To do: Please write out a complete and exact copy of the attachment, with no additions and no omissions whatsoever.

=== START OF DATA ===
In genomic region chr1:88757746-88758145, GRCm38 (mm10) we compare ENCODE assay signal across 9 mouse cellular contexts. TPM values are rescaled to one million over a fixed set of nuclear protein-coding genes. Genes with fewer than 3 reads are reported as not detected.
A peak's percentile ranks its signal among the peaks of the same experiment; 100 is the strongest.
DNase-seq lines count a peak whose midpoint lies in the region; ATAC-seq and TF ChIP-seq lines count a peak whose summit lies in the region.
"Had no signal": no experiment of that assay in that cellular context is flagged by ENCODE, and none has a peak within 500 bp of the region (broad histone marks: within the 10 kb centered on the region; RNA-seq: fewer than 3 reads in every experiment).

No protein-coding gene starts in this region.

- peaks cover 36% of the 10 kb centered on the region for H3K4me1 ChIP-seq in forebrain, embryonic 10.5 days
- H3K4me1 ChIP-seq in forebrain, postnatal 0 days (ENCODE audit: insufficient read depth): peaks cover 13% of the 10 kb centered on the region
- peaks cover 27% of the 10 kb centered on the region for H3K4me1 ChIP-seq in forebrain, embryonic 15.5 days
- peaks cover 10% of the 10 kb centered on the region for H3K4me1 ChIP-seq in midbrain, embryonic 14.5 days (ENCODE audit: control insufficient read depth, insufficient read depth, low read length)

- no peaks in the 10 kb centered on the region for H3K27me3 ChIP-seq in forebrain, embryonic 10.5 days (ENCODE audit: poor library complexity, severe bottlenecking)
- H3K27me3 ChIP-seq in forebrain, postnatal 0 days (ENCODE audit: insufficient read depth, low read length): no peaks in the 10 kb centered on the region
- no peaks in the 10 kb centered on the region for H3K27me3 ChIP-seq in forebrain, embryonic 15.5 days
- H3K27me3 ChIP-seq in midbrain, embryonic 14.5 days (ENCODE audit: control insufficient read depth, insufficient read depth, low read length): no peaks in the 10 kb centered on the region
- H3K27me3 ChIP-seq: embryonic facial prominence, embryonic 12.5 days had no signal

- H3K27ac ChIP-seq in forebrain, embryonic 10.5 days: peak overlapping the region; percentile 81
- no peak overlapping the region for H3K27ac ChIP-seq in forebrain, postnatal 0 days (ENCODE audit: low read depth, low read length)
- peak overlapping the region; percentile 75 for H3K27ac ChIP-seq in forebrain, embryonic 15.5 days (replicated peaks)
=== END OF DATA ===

In genomic region chr1:88757746-88758145, GRCm38 (mm10) we compare ENCODE assay signal across 9 mouse cellular contexts. TPM values are rescaled to one million over a fixed set of nuclear protein-coding genes. Genes with fewer than 3 reads are reported as not detected.
A peak's percentile ranks its signal among the peaks of the same experiment; 100 is the strongest.
DNase-seq lines count a peak whose midpoint lies in the region; ATAC-seq and TF ChIP-seq lines count a peak whose summit lies in the region.
"Had no signal": no experiment of that assay in that cellular context is flagged by ENCODE, and none has a peak within 500 bp of the region (broad histone marks: within the 10 kb centered on the region; RNA-seq: fewer than 3 reads in every experiment).

No protein-coding gene starts in this region.

- peaks cover 36% of the 10 kb centered on the region for H3K4me1 ChIP-seq in forebrain, embryonic 10.5 days
- H3K4me1 ChIP-seq in forebrain, postnatal 0 days (ENCODE audit: insufficient read depth): peaks cover 13% of the 10 kb centered on the region
- peaks cover 27% of the 10 kb centered on the region for H3K4me1 ChIP-seq in forebrain, embryonic 15.5 days
- peaks cover 10% of the 10 kb centered on the region for H3K4me1 ChIP-seq in midbrain, embryonic 14.5 days (ENCODE audit: control insufficient read depth, insufficient read depth, low read length)

- no peaks in the 10 kb centered on the region for H3K27me3 ChIP-seq in forebrain, embryonic 10.5 days (ENCODE audit: poor library complexity, severe bottlenecking)
- H3K27me3 ChIP-seq in forebrain, postnatal 0 days (ENCODE audit: insufficient read depth, low read length): no peaks in the 10 kb centered on the region
- no peaks in the 10 kb centered on the region for H3K27me3 ChIP-seq in forebrain, embryonic 15.5 days
- H3K27me3 ChIP-seq in midbrain, embryonic 14.5 days (ENCODE audit: control insufficient read depth, insufficient read depth, low read length): no peaks in the 10 kb centered on the region
- H3K27me3 ChIP-seq: embryonic facial prominence, embryonic 12.5 days had no signal

- H3K27ac ChIP-seq in forebrain, embryonic 10.5 days: peak overlapping the region; percentile 81
- no peak overlapping the region for H3K27ac ChIP-seq in forebrain, postnatal 0 days (ENCODE audit: low read depth, low read length)
- peak overlapping the region; percentile 75 for H3K27ac ChIP-seq in forebrain, embryonic 15.5 days (replicated peaks)